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Data Protection Leader
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Volume: 14 Issue: 7
(July 2017)

Keywords:
data localisation data transfer critical infrastructure data security

Jurisdictions:
china

China: CII scope "uncertain" under draft regulations

The Cyberspace Administration of China (‘CAC’) published, on 10 July 2017, draft regulations on security requirements pertaining to critical information infrastructure (‘CII’) (‘the Draft Regulations’) for consultation. The Draft Regulations are the latest CAC rules aimed at implementing the Cybersecurity Law 2016 (‘the CSL’), which entered into force on 1 June 2017. Inter alia, the Draft Regulations expand on and clarify a number of definitions and requirements regarding CII introduced by the CSL.

“A persistent point of uncertainty in coming to grips with what may be required under the CSL has been that there is a degree of vagueness in the definition of CII,” said Manuel E. Maisog, Partner at Hunton & Williams LLP. “The Draft Regulations appear at first to provide more detail as to just what this constitutes. However, the real determination of the infrastructure that falls within its scope still turns upon whether the destruction, loss of functionality, or leakage of data from the infrastructure would have an impact on matters of macroeconomic or national well-being, such as national security, the national economy and the public interest. The authorities are to publish handbooks that will provide guidance about how to identify CII. The various ministries or industry regulators are then to undertake actual identifications of CII within their fields. This postpones final certainty over the application of the term to a future date.”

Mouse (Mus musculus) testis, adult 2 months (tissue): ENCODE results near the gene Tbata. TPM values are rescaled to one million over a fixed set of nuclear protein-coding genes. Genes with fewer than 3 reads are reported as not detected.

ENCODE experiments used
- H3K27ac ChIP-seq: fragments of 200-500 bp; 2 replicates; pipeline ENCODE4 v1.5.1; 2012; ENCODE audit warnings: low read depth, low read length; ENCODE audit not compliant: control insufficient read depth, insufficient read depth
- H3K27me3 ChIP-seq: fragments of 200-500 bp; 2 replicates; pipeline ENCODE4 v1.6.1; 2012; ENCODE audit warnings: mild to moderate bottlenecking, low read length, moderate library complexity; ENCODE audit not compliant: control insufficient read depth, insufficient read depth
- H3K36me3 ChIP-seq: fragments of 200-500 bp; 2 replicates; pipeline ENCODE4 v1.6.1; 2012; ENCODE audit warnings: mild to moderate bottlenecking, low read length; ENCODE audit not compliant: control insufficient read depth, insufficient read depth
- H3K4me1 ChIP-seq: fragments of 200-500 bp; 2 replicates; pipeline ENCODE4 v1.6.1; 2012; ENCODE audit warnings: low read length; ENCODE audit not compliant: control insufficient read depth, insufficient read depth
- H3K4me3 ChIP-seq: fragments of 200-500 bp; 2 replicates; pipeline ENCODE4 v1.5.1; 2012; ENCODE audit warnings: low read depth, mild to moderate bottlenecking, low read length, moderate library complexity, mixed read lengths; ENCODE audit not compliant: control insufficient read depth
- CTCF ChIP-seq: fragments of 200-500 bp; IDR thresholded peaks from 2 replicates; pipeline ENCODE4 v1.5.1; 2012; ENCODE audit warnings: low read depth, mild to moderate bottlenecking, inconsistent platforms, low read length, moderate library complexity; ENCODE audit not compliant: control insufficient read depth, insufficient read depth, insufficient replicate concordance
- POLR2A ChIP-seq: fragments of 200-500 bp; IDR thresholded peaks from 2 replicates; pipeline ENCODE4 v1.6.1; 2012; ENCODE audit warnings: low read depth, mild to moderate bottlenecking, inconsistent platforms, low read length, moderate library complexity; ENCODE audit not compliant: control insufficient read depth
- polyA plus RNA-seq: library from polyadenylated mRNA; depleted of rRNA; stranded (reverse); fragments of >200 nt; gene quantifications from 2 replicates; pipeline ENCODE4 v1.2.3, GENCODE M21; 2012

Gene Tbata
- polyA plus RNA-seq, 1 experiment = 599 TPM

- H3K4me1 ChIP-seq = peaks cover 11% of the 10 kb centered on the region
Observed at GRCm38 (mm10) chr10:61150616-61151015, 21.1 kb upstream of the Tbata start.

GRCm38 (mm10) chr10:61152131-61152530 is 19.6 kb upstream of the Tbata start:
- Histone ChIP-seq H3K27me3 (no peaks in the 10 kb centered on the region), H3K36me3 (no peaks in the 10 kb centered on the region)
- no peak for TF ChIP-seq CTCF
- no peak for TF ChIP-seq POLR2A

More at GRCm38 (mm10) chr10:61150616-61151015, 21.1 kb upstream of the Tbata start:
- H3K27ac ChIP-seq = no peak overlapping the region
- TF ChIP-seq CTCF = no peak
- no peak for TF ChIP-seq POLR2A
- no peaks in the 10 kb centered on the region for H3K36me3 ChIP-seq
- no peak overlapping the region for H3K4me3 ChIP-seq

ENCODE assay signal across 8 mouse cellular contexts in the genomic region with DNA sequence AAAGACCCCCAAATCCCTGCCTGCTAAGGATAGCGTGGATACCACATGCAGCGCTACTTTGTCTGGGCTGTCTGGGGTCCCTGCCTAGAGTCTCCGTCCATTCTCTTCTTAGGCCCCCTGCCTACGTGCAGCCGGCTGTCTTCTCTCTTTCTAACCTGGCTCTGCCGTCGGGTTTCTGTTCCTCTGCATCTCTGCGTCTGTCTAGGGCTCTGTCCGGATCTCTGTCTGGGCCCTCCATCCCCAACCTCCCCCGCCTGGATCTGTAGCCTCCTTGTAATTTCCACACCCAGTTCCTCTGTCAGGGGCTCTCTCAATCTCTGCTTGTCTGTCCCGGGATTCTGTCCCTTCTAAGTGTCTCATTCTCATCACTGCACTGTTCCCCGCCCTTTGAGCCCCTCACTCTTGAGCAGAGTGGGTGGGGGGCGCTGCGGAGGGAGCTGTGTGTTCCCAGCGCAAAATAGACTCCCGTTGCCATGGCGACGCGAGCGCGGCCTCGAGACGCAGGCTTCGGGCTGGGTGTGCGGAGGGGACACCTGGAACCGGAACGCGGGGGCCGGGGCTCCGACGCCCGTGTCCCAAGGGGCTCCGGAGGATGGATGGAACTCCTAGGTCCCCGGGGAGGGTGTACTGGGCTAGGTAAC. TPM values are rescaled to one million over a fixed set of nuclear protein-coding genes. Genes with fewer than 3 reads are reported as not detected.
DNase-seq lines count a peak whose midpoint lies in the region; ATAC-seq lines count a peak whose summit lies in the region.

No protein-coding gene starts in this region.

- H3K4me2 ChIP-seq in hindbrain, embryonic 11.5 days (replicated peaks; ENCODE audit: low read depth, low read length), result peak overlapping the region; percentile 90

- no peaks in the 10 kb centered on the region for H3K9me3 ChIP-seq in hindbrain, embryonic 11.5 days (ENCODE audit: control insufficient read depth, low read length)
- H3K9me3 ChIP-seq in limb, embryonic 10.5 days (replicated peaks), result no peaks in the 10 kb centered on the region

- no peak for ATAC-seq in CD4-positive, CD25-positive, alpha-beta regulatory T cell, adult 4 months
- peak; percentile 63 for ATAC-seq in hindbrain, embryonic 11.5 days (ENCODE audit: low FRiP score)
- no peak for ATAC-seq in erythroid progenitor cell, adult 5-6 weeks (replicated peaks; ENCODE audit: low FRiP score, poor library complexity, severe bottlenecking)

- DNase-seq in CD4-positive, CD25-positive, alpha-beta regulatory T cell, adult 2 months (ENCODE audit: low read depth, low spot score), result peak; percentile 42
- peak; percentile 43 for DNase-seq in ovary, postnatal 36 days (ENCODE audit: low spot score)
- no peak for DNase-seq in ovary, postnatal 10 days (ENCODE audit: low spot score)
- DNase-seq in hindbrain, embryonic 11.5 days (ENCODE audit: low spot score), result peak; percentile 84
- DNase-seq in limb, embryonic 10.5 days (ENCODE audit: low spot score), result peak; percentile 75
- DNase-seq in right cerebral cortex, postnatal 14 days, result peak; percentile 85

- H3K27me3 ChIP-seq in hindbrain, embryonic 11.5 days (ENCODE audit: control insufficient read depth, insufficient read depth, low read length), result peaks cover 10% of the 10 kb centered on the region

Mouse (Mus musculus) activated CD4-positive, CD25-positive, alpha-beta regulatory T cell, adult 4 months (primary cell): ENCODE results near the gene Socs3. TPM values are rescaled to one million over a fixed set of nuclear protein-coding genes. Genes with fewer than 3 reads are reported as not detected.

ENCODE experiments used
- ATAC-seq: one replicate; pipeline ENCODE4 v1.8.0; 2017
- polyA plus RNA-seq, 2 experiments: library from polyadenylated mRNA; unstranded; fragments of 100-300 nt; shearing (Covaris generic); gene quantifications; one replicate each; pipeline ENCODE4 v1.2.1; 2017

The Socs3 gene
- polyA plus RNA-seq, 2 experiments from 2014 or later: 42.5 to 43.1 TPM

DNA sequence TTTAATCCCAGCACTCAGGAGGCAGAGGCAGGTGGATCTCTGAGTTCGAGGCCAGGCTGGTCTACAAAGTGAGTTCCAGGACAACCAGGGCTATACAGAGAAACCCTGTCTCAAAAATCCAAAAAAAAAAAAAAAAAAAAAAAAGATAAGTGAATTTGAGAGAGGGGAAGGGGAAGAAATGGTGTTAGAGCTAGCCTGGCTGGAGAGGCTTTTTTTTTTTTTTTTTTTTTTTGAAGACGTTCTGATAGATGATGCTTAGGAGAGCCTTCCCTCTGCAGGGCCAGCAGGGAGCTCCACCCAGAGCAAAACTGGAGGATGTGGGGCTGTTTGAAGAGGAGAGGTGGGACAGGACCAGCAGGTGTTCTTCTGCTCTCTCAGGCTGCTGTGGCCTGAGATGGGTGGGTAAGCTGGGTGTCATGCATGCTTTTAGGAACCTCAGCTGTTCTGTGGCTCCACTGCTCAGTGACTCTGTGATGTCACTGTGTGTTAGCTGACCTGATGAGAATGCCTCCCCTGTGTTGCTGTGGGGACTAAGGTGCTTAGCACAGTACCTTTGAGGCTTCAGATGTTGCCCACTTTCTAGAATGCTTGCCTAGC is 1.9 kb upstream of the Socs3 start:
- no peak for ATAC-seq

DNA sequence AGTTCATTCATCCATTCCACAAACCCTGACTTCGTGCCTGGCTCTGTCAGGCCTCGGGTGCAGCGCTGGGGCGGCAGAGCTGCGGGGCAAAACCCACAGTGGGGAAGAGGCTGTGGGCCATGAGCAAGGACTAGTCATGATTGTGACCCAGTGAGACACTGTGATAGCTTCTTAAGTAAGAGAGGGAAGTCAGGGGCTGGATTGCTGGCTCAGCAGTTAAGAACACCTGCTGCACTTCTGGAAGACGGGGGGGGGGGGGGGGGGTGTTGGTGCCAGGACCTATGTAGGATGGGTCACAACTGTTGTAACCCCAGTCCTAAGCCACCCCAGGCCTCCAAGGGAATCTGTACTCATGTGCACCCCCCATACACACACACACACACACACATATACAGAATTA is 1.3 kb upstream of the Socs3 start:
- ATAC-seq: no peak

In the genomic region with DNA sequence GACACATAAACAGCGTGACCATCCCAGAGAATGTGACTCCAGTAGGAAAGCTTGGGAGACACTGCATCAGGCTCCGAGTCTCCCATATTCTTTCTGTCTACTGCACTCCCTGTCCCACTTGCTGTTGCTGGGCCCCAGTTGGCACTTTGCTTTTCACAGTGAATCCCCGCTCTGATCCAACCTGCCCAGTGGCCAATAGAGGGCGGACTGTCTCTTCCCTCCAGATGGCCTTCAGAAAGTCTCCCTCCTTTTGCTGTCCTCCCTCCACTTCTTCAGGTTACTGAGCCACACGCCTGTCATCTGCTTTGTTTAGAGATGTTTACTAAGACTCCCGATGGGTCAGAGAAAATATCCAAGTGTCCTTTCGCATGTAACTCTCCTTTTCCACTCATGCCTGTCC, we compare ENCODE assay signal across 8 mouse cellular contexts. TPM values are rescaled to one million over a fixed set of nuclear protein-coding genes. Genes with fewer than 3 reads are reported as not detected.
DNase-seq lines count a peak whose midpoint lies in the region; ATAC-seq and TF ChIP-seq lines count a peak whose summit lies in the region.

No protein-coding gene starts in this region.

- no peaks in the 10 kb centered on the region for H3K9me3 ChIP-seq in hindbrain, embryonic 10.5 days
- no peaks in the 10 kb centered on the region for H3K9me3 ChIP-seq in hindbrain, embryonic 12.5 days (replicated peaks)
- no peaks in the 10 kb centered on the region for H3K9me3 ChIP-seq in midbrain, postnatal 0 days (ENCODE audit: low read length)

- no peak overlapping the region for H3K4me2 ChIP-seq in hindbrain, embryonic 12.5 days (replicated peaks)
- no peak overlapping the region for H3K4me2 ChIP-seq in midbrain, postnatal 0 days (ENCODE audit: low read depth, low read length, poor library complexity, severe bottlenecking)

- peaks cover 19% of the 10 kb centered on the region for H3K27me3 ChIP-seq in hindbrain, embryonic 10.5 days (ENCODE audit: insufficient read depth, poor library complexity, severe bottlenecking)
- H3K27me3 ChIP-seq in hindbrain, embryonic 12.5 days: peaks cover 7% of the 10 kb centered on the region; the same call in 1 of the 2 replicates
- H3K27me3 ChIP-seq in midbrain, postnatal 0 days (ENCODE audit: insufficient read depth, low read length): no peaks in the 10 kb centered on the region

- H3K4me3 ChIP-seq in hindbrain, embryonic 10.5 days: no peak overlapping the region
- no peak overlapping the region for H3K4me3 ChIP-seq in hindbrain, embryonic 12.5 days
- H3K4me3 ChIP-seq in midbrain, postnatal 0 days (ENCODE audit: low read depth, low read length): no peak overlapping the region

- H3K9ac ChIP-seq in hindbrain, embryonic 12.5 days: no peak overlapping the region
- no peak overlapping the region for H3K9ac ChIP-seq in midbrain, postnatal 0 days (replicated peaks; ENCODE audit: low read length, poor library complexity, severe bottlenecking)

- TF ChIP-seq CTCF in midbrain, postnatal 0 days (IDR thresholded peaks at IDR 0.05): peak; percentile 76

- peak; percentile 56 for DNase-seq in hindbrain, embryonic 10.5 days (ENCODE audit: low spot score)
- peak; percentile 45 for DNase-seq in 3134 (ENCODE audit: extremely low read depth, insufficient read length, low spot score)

The Draft Regulations are open for public comment until 10 August 2017. 

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